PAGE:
Friday, 30 March 2012

Peter Saxon - Danger Ahead - Sexton Blake Library 3/353

Peter Saxon - Danger Ahead - Sexton Blake Library

3rd Series, Number 353, Feb 1956

Trivia ; This was the first SBL to carry the distinctive red stripe along the left-hand side. In this instance, `Peter Saxon` was SBL editor W Howard Baker, though I believe that Peter Saxon was a `house pseudonym` used by a number of different writers. As ever, I`m indebted to the Blakiana website for this information, but any mistakes/misunderstandings are my own.

W Howard Baker had been SBL editor for about a year when he penned this tale under the pseudonym Peter Saxon.

Very different in style to his classy Walk in Fear, this is a classic tale of plucky chaps doing daring deeds. Surprisingly for an editor who introduced many changes that older fans did not like, it is actually a very traditional blend of two-fisted action and intelligent detection. It`s none the worse for that !

Set in Angola, at that time occupied by the Portugese, the plot concerns a mysterious gangster known only as Salar, employed by an unscrupulous mining company to sabotage a rivals` operation. Britain`s interests are threatened and Blake is despatched. Africa and the Africans hardly get a look in though, and for the most part it could just as well have been set in Portugal itself.

The fast-paced story never fails to hold the attention, but contains some echoes of the traditional whodunnit. (There are five characters likely to be unmasked as the mysterious Salar. I sailed through the story blissfully convinced that I knew who it was, only to be proved wrong on the next-to-last page ! )

It would be easy (and irresistible !) to poke fun at the odd dated passage ("Her flame-coloured skirt was riding high, and a pair of smoothly-rounded knees were plainly visible." Blimey ! Is it hot in here, or is it me ?), but generally it is a good story told well.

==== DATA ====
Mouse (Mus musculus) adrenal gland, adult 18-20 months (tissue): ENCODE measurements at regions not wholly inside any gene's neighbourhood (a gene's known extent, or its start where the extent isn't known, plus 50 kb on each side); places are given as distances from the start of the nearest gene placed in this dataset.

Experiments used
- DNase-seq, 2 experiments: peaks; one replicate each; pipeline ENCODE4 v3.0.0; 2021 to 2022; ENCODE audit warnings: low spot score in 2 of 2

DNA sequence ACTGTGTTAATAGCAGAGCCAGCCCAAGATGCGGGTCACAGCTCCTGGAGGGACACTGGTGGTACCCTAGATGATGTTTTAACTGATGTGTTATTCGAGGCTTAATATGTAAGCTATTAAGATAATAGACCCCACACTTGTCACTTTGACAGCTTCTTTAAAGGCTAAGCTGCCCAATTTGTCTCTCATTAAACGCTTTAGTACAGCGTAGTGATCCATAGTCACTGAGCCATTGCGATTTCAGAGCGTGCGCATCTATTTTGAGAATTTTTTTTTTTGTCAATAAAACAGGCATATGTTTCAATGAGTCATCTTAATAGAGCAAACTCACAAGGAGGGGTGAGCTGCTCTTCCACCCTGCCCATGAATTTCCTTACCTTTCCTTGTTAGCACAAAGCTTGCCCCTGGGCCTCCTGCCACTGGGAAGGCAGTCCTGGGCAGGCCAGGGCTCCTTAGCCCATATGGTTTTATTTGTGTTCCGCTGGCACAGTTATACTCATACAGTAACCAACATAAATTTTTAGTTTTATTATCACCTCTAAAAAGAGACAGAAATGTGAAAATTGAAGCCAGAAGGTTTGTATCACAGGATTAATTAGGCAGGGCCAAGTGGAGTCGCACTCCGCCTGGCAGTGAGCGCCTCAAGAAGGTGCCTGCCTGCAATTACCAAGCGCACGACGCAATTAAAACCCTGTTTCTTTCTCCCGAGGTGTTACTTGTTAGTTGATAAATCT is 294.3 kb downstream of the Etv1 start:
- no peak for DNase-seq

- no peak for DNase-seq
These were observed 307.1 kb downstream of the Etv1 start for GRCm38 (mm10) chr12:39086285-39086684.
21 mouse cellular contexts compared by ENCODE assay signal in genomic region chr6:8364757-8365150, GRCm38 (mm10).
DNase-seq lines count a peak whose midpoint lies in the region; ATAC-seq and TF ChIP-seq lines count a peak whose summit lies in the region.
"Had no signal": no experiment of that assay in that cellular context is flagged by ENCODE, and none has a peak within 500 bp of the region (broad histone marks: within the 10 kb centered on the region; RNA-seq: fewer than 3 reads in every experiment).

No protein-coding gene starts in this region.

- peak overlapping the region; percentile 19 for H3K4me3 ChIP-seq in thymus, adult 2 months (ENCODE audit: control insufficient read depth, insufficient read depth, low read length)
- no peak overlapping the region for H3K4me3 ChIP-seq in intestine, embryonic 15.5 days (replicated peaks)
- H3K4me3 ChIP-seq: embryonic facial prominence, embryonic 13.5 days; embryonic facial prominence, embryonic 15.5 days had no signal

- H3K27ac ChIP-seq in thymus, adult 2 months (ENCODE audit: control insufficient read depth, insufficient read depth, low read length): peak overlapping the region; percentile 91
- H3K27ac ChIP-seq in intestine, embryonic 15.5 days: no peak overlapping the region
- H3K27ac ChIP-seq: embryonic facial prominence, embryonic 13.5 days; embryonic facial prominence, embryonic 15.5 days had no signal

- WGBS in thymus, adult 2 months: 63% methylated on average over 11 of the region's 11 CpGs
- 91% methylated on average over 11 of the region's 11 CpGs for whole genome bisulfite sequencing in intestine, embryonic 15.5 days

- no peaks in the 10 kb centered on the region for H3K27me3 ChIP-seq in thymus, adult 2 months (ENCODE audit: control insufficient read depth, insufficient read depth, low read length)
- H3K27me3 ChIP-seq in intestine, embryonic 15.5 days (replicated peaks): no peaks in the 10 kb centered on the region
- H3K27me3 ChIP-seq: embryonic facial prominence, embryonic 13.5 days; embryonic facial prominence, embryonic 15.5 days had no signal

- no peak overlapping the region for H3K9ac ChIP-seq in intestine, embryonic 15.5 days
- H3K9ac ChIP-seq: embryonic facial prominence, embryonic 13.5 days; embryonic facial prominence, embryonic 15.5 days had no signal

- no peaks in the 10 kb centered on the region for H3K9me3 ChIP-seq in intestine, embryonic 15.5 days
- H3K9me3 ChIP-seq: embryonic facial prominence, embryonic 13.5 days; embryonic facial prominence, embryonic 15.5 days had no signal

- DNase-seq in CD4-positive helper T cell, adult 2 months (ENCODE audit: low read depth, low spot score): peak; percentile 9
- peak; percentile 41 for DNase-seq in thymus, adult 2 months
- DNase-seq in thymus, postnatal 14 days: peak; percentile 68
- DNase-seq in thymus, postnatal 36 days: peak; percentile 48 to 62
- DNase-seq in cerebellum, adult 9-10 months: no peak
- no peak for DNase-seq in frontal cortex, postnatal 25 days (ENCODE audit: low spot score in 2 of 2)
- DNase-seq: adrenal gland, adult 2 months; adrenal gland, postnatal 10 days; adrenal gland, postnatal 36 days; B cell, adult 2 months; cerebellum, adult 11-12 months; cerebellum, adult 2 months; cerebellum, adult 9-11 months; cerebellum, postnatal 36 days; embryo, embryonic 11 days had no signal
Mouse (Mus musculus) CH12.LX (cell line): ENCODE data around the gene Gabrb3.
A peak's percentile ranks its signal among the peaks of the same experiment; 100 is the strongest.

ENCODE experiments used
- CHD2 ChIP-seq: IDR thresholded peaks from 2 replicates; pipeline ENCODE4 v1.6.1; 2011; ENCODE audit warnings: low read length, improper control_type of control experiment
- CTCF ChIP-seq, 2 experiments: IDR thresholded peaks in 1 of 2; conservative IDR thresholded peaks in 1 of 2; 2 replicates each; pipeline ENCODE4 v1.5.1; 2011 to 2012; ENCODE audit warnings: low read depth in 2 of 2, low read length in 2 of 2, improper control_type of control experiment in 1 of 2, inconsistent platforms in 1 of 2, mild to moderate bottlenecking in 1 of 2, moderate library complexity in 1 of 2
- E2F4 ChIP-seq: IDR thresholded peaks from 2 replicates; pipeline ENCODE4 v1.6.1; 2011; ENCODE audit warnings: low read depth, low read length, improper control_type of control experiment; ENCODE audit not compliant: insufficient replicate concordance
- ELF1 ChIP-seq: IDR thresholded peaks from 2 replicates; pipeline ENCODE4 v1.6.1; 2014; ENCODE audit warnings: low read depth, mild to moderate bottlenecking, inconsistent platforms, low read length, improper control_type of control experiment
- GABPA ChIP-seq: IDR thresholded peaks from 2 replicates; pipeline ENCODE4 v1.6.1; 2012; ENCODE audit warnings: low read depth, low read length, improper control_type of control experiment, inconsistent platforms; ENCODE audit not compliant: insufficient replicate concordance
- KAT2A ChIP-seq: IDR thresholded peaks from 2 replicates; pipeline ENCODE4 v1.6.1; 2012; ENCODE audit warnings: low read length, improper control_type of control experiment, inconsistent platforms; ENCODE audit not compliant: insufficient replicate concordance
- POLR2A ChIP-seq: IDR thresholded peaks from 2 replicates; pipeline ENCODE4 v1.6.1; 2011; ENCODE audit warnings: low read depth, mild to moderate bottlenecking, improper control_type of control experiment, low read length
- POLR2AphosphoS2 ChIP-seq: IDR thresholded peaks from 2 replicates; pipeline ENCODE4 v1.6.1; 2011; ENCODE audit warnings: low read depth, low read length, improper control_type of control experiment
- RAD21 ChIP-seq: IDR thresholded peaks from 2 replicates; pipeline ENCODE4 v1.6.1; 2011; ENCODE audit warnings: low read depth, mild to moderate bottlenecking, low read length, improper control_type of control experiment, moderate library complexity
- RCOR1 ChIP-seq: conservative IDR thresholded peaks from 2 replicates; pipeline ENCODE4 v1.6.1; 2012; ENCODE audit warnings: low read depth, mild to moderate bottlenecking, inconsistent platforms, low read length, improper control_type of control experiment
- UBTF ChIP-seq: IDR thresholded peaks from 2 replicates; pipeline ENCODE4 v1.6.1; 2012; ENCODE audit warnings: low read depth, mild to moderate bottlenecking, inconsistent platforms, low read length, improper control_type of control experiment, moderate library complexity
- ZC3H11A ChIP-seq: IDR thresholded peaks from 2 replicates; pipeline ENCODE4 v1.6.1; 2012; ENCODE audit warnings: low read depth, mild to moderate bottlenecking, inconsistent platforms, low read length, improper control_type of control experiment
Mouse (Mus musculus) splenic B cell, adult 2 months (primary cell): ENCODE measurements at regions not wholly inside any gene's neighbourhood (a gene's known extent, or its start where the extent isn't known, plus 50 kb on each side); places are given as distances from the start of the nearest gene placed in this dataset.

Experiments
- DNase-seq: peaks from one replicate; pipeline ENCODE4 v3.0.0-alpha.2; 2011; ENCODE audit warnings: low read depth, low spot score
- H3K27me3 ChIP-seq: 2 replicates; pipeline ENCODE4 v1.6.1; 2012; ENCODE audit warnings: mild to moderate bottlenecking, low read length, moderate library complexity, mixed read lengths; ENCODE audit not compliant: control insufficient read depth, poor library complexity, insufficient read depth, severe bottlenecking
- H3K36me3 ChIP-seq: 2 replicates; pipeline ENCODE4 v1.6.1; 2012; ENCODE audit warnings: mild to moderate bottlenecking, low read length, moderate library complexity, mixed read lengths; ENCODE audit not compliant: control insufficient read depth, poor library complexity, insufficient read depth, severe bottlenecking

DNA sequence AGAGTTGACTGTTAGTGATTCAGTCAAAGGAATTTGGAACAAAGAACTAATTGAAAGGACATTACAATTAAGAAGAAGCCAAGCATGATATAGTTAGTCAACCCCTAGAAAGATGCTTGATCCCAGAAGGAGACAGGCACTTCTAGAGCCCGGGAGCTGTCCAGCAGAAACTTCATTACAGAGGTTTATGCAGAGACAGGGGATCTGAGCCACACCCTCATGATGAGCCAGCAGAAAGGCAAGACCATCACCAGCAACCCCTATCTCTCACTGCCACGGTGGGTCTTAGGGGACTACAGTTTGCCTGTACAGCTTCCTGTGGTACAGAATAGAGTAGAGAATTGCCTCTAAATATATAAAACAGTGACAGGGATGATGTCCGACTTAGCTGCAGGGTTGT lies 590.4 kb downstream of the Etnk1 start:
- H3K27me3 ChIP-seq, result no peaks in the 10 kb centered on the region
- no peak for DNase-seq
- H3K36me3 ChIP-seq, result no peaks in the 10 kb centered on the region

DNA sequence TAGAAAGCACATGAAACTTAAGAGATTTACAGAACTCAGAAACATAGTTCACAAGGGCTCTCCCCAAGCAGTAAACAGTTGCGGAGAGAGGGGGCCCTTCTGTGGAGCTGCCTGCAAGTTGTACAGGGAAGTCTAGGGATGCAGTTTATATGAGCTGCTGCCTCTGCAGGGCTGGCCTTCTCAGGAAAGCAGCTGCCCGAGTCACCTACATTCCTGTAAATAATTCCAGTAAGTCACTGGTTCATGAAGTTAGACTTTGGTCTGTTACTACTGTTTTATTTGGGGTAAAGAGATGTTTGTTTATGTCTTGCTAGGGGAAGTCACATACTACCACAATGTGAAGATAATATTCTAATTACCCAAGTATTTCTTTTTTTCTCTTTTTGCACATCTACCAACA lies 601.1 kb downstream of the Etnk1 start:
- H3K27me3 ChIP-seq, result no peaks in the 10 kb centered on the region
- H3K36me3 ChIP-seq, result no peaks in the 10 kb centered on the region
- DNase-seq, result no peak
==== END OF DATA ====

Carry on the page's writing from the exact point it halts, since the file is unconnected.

Baker only briefly shows what he is capable of, in a short but effective passage where Blake, his assistant Tinker and a representative of the Portugese Security Services have been keeping observation for hours together one night ;

"They all looked tired, these men : they had talked intermittently since...before nine o`clock, and now they had exhausted the available topics of conversation. So they sat around the table silently, and the passing minutes were translated into tiny lines of strain and fatigue which etched the corners of their eyes."

Blake seems a tolerably rounded figure in  Baker`s hands, made more real by his innate decency and sense of humour. The supporting cast of Portugese officials and gangsters are all more interesting than usual. The only excessively cliched character is one of the best, a sadistic thug called Serilla who is given to saying things like "Right, Mister Clever Sexton Blake ! Now you`re going on that long, last walk." An obvious nod to the villains of the pre-war `Golden Age` of Blake adventures.

This may not be Baker at his best, but it`s certainly not Baker at his worst. I personally enjoyed it as much as any Blake story I`ve read.

Sunday, 4 March 2012

To Be Continued...

I don`t suppose the world`s exactly waiting with bated breath, but just in case anyone`s wondering, I will be resuming work on this blog in the not too distant future.

In the meantime, there is some more crime (fiction and non-fiction) among the book reviews I`ve posted at